Known as one of the world's hippest hotel chains, Starwood's W Hotels all have a certain wow factor, from the sleek bedrooms to the destination bars. While each one is designed independently to reflect its home city, the brand holds a common thread with recognizable features and a signature color: an inky hue that makes for moody hallways and memorable getaways.
For the new W Minneapolis–The Foshay, creating an iconic yet independent interior was a little tricky. The Foshay Tower, erected in 1929 and modeled after the Washington Monument, was once the city's tallest building. It's listed on the National Register of Historic Places, posing an immediate design challenge to preserve its distinctive character and place in the Midwestern urban landscape.
“We never wanted to lose the essence of how important the Foshay is to Minnesotans,” says principal designer Alessandro Munge of Toronto-based Munge Leung Design Associates. “The last thing we wanted to do was put the kibosh on it.”
Instead, Munge set out to celebrate the building's glory, drawing inspiration from its original heyday.
“I played off the imagery of the Roaring '20s,” Munge says, pulling from the mystique of underground speak-easies, along with the “glitz and glam” of that era. The look fit the architecture of the 447-foot tower, but it also had to mesh with the W brand and tone.
“The colors we chose had to be sexy,” says Munge. “You expect people to have a good time at the W.”
In addition to using the signature W colors, Munge rounded out the palette with hues inspired by the building's original Art Deco color scheme of golden tones, blues and ocher.
Stephanie Kohnen of painting contractor Swanson & Youngdale recommended Sherwin-Williams Duration Home® paint, in 10 custom-mixed colors, for the project. “We wanted a product with superior durability,” she says. And since one prominent color in the hotel is nearly black, Duration Home ensured adequate coverage.
Munge achieved the bluish-purple hue that is so recognizable in W hotels by “tricking the paint with lights” (see below). He also used this technique with whites and grays in the 230 bedrooms, creating flattering shadows.
There are Art Deco-inspired design nods all over the hotel. Large glass front desks are modeled after vintage perfume bottles, then softly lit to create a glow through the faceted glass. Gray tones and metallics throughout the hotel evoke gangster gunmetal, while one of the bars is dubbed Prohibition.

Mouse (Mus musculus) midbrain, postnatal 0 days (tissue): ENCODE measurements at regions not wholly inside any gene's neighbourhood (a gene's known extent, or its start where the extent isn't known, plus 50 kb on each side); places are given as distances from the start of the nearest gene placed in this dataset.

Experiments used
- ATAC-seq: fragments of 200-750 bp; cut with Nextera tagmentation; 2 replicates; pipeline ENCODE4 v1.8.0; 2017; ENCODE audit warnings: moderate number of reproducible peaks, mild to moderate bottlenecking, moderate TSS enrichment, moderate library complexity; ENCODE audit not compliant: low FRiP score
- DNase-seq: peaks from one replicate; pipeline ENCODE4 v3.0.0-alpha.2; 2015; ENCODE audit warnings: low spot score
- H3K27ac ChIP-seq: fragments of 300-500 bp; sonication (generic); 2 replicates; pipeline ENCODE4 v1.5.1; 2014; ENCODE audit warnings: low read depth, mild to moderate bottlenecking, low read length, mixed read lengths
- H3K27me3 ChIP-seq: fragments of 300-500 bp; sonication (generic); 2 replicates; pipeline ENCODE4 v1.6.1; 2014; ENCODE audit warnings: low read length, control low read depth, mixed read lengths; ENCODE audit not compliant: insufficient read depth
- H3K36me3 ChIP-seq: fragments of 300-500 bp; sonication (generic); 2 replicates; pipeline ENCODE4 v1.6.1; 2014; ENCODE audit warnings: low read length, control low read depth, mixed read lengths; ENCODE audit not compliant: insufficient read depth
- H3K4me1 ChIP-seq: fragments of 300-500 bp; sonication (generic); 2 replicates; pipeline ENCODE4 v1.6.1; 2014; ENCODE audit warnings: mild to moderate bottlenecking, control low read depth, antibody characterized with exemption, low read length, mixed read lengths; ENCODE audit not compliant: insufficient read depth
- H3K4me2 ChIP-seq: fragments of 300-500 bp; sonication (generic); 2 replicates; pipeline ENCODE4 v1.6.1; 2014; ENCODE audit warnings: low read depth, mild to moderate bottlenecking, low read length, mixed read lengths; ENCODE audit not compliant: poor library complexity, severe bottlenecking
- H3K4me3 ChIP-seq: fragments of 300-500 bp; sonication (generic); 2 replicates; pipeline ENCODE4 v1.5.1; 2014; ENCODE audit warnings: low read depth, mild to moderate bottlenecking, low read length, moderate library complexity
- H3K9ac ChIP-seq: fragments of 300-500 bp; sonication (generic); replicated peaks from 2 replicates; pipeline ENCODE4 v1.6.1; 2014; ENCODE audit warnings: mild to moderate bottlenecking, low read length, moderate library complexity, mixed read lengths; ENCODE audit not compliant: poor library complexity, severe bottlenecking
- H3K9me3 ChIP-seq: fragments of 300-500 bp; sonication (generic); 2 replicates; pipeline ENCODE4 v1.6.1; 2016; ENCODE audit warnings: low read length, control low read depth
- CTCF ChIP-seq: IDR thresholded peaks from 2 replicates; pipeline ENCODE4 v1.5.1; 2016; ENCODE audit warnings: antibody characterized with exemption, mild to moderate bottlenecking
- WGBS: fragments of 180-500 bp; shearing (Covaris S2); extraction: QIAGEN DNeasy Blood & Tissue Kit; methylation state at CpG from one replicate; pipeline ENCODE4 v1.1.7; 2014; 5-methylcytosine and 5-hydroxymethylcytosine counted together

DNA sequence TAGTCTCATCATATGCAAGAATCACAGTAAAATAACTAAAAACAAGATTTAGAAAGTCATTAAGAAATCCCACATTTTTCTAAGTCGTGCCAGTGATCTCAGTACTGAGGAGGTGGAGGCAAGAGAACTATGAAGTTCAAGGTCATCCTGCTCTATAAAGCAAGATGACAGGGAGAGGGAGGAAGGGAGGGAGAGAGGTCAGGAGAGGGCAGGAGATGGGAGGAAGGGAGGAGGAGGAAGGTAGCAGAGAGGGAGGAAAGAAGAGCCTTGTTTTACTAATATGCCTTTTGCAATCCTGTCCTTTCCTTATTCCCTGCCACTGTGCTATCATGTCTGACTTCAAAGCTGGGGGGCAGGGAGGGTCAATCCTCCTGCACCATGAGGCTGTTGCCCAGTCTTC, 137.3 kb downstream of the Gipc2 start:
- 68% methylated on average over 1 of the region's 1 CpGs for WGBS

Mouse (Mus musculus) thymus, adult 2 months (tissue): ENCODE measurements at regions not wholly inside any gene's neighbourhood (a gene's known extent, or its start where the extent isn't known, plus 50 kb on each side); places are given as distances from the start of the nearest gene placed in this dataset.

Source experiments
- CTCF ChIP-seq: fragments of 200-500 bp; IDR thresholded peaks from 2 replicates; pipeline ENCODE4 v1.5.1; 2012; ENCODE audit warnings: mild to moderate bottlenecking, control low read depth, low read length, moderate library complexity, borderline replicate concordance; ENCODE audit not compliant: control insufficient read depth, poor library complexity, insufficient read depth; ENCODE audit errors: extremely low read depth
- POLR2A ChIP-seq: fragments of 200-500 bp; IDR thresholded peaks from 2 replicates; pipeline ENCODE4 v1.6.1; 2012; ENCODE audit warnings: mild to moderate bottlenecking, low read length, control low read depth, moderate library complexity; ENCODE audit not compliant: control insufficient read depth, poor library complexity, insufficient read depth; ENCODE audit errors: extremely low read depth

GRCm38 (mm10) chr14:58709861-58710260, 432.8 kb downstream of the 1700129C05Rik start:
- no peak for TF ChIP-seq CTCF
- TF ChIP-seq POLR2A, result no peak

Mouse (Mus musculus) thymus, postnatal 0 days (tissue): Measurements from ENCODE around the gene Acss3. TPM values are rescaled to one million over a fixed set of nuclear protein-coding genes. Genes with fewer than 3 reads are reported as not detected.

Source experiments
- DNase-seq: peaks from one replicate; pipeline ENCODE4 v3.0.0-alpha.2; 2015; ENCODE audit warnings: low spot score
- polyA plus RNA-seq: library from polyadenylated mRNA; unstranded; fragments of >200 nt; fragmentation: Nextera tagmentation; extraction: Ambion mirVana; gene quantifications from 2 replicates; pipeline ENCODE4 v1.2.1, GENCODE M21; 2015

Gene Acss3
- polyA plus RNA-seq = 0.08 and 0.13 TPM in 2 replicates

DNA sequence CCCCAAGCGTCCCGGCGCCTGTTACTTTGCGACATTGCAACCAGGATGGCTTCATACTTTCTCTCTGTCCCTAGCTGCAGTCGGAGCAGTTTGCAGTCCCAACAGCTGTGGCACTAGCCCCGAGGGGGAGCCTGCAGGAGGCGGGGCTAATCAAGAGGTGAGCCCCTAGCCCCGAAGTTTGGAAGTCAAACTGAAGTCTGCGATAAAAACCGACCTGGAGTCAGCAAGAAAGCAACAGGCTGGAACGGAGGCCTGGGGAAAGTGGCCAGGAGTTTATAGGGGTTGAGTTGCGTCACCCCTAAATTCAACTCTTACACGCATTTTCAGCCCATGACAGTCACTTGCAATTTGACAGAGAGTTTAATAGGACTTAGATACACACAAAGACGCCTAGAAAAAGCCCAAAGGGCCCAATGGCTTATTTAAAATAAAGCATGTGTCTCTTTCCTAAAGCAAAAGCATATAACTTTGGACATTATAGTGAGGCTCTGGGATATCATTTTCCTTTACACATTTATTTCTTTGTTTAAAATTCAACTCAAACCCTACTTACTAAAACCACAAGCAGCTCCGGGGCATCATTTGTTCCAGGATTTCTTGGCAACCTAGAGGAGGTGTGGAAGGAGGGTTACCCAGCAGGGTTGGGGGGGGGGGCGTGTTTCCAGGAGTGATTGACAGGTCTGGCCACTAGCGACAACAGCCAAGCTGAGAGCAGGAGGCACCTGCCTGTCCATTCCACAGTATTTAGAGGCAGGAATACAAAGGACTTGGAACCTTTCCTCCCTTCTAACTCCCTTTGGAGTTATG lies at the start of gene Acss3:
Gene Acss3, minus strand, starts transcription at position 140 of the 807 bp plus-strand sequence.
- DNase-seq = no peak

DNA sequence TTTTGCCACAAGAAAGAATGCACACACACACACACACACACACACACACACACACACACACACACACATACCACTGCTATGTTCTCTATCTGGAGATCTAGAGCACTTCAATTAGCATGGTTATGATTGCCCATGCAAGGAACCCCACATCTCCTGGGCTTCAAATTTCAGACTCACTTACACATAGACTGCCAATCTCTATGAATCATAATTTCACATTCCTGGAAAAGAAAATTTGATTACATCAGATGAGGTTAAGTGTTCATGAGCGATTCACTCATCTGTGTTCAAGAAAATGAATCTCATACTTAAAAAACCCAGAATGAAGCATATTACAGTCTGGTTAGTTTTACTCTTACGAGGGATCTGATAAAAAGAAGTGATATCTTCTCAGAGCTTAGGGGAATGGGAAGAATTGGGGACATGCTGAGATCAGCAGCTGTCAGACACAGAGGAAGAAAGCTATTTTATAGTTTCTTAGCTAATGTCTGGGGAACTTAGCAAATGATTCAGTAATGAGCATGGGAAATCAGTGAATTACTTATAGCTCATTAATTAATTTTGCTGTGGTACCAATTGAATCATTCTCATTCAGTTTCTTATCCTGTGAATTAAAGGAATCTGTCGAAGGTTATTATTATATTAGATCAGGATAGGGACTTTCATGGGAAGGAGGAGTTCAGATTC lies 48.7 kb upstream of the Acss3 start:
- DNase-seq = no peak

With original drawings in hand, Ryan Companies' project manager Scott Casanova and developer Joel Schurke brought several parts of the building back to their original state. While working in the ground-floor arcade, they opened up drywall to find the original Art Deco ceiling. Though it was damaged significantly, the Minnesota Historical Society and National Parks Service required that it be restored. With the help of a historical consultant, Charlene Roise of Hess Roise, the team was able to make molds of the plaster and repair the ceiling. And after a microscopic paint analysis, the original colors of mostly earth tones were matched to repaint the ceiling's intricate floral designs.
Nearly all of the building's original architectural materials remain in place, including terrazzo floors, Italian marble, African mahogany, iron and brass. The team was able to save 90 percent of the original flooring, and the nickel-plated elevator doors were salvaged, requiring code modifications, but resulting in a unique, time-honored look.
Now approaching its 80th birthday, the Foshay is ready for a big celebration. Chances are the restored observation deck will once again become a hotspot for taking in sweeping city views. And guests in search of the unmistakably modern W experience will also get a history lesson steeped in the color and character of the 1920s.
It's a fitting and sophisticated upgrade for the legendary Foshay, which had lost its luster after several earlier renovations, Casanova says. Before the most recent makeover, it was “less-than-classy office space.” Now it's a showstopper. “When people walk in, it's unbelievable.”